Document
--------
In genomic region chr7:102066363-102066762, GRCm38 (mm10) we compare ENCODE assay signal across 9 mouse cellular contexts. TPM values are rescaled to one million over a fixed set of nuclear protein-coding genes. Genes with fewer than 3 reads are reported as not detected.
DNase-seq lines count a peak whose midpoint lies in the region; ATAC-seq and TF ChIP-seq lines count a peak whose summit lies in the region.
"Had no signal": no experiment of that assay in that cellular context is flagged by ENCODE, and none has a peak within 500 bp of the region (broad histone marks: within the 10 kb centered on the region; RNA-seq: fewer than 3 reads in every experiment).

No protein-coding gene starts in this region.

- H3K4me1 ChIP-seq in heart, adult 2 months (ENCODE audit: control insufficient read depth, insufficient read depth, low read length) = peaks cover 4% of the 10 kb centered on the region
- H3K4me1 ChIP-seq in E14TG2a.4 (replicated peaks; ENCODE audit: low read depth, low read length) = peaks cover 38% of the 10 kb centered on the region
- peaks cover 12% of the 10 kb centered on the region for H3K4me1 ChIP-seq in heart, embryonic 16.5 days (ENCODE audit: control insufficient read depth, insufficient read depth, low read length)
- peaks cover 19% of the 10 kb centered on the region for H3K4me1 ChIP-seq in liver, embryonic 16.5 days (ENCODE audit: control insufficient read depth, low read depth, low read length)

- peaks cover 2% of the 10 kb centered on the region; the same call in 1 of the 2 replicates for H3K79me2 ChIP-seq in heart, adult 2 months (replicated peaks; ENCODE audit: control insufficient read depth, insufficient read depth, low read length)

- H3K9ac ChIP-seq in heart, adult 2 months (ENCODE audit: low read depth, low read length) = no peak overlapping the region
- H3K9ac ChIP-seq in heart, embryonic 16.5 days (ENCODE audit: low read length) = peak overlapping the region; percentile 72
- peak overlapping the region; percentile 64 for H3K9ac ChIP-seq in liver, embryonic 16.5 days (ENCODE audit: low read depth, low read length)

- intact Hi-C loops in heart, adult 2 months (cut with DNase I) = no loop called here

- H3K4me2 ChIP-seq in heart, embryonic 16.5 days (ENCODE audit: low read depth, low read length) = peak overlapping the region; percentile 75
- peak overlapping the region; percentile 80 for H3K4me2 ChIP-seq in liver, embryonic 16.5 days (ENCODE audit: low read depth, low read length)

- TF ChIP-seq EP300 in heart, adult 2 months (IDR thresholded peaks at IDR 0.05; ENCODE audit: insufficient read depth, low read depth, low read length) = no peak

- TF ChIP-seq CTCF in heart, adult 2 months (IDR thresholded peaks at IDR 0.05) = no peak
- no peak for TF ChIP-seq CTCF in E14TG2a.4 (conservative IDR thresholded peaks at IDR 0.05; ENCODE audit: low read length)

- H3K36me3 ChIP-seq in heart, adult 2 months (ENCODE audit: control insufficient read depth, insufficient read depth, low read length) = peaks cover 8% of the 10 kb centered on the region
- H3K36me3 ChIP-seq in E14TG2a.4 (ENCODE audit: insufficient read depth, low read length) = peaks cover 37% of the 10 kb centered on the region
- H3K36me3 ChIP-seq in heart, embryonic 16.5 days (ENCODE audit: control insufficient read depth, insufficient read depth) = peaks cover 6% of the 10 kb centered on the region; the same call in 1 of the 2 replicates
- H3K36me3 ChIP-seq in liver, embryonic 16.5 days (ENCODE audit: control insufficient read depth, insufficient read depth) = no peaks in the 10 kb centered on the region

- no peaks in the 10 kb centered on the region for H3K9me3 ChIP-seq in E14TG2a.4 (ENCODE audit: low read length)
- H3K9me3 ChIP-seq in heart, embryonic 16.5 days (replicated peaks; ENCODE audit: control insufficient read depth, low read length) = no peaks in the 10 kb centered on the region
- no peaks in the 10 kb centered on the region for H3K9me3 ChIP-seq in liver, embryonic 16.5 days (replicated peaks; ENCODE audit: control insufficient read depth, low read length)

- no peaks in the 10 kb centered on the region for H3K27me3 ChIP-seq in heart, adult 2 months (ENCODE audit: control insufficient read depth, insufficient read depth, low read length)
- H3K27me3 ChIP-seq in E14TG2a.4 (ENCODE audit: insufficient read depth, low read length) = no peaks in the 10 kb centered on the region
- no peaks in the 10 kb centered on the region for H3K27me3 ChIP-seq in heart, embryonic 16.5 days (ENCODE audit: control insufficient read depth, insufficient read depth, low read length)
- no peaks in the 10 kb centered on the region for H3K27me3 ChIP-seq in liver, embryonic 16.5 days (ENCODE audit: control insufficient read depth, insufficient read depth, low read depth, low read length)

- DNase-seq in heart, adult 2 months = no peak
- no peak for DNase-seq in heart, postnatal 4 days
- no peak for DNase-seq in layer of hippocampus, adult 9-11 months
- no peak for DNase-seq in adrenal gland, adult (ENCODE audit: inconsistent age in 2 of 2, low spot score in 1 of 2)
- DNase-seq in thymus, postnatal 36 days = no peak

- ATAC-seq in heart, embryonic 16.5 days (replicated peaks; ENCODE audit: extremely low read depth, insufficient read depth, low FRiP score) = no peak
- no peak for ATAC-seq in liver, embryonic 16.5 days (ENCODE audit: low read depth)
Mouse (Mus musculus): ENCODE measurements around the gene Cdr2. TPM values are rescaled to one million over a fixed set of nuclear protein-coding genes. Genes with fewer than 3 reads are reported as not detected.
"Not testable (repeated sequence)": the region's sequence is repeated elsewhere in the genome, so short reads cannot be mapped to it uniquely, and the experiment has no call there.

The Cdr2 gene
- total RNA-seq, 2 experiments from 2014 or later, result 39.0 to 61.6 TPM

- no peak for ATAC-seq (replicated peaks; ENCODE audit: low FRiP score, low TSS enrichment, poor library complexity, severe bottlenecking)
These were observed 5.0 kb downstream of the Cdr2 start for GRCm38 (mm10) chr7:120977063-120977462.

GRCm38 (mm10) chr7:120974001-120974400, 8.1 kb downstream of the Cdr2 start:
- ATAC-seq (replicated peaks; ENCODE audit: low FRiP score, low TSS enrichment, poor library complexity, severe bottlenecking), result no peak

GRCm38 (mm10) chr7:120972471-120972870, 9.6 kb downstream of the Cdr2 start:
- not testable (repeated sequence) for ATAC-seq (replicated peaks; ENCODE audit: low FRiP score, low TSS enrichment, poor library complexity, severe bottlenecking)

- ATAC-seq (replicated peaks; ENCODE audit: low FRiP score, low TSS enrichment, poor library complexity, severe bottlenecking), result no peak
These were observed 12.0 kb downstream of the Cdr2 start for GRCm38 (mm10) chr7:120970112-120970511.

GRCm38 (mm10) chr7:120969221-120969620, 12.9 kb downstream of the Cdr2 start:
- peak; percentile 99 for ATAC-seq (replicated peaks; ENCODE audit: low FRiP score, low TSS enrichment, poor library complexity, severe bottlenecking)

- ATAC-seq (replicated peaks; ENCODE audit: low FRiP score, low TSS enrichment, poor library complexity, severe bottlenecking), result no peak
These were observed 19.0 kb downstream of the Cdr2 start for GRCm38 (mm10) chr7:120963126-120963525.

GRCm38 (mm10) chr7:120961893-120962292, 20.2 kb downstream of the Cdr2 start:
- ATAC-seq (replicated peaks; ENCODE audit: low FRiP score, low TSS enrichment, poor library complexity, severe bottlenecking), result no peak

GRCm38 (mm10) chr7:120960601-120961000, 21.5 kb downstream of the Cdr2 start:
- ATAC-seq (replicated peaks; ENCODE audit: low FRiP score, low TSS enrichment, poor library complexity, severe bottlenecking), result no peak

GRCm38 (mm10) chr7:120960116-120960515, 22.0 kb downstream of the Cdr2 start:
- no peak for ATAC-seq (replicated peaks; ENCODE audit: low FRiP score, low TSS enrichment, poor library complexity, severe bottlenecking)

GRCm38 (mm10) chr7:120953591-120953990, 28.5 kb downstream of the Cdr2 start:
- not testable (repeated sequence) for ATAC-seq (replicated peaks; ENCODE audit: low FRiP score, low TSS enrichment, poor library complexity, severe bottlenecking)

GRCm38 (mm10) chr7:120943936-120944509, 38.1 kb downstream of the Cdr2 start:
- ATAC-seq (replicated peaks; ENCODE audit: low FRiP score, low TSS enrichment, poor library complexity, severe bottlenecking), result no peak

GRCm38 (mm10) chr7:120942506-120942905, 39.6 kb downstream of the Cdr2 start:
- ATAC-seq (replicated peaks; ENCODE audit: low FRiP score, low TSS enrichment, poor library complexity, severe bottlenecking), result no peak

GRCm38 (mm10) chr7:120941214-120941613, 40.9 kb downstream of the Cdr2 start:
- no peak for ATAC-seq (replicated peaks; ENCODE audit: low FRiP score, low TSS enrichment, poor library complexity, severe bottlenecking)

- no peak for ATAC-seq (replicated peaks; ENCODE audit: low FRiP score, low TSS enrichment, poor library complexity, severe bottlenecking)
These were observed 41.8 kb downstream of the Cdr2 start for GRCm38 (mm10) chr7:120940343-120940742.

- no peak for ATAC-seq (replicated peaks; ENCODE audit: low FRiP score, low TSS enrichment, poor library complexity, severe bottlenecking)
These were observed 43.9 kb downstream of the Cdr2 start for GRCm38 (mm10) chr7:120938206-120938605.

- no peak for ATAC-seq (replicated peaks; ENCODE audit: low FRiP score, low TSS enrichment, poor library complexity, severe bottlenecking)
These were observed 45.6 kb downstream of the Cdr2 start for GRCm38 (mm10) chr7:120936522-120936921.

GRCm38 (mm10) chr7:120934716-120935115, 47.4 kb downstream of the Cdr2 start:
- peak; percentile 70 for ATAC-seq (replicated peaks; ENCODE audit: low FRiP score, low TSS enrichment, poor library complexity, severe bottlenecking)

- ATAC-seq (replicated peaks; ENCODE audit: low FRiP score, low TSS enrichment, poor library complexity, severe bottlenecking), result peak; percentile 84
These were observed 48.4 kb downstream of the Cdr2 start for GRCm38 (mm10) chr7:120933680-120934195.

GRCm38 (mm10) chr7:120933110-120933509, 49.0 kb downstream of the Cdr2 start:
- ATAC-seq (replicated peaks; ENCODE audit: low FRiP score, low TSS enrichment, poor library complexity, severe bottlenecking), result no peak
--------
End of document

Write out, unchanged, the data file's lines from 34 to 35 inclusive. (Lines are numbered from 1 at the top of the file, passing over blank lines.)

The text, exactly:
- DNase-seq in thymus, postnatal 36 days = no peak

- ATAC-seq in heart, embryonic 16.5 days (replicated peaks; ENCODE audit: extremely low read depth, insufficient read depth, low FRiP score) = no peak